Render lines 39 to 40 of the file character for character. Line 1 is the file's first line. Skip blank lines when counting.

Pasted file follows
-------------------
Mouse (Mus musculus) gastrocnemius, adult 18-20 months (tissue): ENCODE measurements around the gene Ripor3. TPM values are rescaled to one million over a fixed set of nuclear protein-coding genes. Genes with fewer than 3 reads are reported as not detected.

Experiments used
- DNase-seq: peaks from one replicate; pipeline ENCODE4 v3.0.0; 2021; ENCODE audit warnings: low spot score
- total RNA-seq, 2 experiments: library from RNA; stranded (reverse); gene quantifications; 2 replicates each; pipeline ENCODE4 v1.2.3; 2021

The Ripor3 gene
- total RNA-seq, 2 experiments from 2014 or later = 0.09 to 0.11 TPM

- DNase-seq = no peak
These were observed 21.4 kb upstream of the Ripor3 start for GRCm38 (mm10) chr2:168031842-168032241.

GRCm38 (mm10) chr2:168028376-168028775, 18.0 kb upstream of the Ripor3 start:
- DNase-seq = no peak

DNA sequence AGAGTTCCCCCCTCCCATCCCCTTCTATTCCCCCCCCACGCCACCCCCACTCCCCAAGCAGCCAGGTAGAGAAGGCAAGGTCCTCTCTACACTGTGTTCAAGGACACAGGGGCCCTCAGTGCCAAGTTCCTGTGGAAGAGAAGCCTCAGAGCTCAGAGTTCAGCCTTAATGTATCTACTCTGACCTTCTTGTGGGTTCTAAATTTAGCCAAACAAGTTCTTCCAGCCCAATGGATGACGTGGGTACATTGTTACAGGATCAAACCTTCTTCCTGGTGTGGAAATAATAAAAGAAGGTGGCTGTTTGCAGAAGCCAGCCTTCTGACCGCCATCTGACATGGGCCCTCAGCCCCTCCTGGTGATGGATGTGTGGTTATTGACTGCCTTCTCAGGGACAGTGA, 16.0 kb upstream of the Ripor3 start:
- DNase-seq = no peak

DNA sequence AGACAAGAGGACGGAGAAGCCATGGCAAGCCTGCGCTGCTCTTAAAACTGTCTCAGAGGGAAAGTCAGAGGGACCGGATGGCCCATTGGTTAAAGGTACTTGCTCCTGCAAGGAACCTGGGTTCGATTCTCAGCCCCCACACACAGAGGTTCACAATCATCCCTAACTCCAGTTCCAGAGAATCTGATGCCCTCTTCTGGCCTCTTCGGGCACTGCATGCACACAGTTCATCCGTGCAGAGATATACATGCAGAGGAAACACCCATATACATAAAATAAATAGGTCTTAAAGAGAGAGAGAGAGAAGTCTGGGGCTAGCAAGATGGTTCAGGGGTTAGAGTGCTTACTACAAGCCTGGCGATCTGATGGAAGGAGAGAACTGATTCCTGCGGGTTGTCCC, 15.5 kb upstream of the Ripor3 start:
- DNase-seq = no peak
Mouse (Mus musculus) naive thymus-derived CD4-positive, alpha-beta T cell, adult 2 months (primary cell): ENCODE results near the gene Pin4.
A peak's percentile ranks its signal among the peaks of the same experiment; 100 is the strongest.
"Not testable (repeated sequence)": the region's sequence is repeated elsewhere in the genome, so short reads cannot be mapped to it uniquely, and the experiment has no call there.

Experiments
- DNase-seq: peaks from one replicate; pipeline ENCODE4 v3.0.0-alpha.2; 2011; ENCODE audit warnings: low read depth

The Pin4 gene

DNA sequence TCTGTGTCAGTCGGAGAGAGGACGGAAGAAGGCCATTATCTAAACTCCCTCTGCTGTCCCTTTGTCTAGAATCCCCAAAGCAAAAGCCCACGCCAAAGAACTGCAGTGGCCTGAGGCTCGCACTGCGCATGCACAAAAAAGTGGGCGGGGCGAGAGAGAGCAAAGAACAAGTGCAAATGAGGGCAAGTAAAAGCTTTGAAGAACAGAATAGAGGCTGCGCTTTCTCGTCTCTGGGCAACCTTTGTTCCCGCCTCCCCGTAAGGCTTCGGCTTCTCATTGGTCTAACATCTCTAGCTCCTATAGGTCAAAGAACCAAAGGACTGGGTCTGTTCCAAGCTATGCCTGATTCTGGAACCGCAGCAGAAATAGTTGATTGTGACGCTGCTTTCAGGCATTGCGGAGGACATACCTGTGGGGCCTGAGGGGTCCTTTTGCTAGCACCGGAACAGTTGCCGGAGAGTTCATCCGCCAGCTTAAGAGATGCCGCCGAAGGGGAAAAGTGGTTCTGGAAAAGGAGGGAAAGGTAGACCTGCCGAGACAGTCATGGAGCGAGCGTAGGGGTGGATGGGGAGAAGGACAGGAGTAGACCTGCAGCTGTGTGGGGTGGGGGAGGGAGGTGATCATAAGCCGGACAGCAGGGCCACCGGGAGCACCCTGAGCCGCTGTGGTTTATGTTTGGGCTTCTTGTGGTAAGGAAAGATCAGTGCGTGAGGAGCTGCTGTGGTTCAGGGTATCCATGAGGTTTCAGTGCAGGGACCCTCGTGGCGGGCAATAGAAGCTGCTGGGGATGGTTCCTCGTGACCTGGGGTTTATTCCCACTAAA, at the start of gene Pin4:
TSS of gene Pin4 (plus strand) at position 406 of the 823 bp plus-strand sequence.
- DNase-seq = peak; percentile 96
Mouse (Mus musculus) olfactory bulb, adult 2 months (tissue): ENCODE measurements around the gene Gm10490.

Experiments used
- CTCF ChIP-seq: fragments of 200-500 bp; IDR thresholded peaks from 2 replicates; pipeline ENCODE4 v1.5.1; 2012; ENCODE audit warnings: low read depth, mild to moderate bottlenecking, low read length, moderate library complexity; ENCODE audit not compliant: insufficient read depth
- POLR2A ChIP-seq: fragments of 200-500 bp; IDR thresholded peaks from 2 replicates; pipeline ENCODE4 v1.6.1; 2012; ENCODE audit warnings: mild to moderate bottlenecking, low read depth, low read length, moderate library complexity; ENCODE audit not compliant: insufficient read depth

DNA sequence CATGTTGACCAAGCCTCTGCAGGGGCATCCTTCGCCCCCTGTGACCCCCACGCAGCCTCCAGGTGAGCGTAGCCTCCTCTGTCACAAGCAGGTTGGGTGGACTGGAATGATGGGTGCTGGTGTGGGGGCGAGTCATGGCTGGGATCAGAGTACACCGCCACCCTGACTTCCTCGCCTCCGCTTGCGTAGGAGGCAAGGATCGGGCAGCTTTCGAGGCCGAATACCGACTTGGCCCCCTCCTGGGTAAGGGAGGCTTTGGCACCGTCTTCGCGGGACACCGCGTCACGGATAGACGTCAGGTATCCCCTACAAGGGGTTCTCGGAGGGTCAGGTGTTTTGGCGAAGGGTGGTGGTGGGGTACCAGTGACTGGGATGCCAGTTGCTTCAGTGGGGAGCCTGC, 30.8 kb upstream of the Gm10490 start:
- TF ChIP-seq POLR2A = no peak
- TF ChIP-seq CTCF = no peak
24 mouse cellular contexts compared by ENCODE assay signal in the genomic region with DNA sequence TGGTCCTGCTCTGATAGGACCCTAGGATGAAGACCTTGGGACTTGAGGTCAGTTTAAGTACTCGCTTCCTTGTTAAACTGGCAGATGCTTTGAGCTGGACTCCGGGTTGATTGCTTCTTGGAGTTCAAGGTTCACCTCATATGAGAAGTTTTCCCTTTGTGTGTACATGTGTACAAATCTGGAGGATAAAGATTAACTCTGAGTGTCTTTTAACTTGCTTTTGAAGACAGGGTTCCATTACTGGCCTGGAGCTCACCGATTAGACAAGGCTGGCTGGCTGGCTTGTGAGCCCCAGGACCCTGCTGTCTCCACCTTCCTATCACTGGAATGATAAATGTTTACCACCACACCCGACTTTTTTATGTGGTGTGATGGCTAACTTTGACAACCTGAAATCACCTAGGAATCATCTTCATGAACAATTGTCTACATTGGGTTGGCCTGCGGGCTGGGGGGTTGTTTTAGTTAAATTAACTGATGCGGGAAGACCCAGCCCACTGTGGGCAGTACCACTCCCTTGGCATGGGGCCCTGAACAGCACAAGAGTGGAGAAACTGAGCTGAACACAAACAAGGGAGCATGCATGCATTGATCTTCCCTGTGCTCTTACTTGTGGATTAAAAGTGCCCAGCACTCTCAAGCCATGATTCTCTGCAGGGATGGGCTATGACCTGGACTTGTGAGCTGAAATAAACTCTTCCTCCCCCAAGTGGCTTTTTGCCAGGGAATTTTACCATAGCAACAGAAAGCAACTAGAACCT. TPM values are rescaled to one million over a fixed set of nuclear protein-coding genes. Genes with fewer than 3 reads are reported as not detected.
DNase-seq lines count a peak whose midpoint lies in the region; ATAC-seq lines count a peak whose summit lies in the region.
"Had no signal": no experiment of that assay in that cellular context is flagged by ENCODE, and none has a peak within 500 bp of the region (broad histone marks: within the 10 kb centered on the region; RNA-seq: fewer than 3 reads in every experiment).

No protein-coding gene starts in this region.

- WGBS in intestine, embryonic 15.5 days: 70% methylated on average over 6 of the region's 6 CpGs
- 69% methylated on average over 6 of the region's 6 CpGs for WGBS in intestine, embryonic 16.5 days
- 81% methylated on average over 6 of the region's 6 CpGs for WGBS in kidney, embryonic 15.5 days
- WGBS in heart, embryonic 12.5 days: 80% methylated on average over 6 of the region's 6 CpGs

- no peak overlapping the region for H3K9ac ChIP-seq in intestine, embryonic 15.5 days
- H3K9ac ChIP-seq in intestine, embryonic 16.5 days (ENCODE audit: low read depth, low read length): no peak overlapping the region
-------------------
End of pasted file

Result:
- no peak overlapping the region for H3K9ac ChIP-seq in intestine, embryonic 15.5 days
- H3K9ac ChIP-seq in intestine, embryonic 16.5 days (ENCODE audit: low read depth, low read length): no peak overlapping the region